Geoffrey Laurence.com Entry

 

GEOFFREY LAURENCE

HOLOCAUST ART

CONTEMPORARY REALISM FINE ART OFFICIAL WEBSITE

 

showing contemporary figurative art. Realist paintings of nudes, portraits and still lives plus 'The Holocaust Series'. Fine art nude ,contemporary realism, figurative, paintings, , artist, oilpaintings, male, painted, female, portrait, still life, life drawings, charcoal, pastel, oil paint, classical. Geoffrey is a classically trained figurative artist working in oils.

Biography

Contemporary realism, Life drawing and Figure Painting

have been Geoffrey Laurence’s primary means of artistic expression ever since he trained in painting, graphic design, photography and printmaking from 1967 to 1972 in London. For the next 20 years in London, he also worked in various industries “trying to make a living” as a photographer, fashion designer, interior designer, and illustrator.

While thoroughly enjoying the classical paintings he found in the London National Gallery and Portrait museums, he pondered how to assimilate modernist and classicist approaches to the figure. Both seemed equally legitimate visual responses to the world and its wonders. How could they be put together rather than having one cancel out the other? He was at that time surrounded first by pop art and then by minimalism and conceptual art. The art adventures of his contemporaries were of no help to him, and none of the London galleries seemed interested in life drawings and life paintings or his type of contemporary realism.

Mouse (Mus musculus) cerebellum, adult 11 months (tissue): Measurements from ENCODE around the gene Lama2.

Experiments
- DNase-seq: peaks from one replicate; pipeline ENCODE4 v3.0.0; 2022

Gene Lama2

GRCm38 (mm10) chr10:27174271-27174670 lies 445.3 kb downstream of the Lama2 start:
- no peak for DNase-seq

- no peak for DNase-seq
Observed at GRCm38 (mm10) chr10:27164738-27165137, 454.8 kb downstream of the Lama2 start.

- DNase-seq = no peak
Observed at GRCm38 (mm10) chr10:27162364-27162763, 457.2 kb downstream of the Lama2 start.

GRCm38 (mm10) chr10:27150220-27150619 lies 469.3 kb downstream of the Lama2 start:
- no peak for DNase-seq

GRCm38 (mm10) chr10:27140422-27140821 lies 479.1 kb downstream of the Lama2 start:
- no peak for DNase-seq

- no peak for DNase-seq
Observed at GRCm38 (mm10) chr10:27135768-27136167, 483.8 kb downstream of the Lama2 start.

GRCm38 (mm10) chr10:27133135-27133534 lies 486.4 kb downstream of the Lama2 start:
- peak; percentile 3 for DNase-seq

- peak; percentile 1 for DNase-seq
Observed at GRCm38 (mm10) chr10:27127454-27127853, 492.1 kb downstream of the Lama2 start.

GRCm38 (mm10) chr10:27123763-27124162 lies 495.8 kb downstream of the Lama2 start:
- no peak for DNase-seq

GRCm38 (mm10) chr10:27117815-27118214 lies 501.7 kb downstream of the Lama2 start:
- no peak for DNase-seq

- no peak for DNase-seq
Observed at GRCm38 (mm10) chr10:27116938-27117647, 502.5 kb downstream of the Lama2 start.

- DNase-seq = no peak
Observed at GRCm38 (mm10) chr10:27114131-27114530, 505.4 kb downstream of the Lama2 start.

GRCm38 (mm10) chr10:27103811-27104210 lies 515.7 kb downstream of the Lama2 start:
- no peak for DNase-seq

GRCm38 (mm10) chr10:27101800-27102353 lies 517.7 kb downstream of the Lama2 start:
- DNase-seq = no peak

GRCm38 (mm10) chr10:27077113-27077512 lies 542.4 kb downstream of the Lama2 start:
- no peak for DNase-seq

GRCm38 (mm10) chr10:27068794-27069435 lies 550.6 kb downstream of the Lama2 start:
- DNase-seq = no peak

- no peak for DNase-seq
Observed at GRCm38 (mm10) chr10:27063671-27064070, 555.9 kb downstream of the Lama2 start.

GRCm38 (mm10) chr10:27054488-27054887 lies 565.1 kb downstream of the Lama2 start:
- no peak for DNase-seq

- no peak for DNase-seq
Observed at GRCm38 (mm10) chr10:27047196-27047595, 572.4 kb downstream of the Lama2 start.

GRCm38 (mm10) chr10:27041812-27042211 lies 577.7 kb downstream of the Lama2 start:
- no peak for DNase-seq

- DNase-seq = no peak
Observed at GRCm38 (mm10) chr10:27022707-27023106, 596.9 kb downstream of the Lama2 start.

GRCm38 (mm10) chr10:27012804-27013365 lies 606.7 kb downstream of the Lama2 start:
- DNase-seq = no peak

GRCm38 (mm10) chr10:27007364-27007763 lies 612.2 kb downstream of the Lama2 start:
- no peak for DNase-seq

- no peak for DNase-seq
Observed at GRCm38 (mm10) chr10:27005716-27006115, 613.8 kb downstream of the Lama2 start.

He has said he was much drawn to the works of the Symbolist movement of the 19th century and the contemporary realism of Francis Bacon, Eric Fischl and Lucien Freud, all of whom were starting to get some vague interest and attention in the art world at that time. Like them, he wanted to create narrative paintings to express common emotional themes: fear, envy, loneliness. He decided to return to formal study and attended the New York Academy where he received an MFA Cum Laude and chose to move permanently to the US.

Laurence sees himself not as a realist painter but rather as an “emotionalist.” His family background includes many victims of the Holocaust, yet he was unaware of his background until very recently. A number of his recent paintings are attempts to understand and express his Jewish identity and to voice in some way the many family members who were lost or displaced simply for being, like himself, Jewish.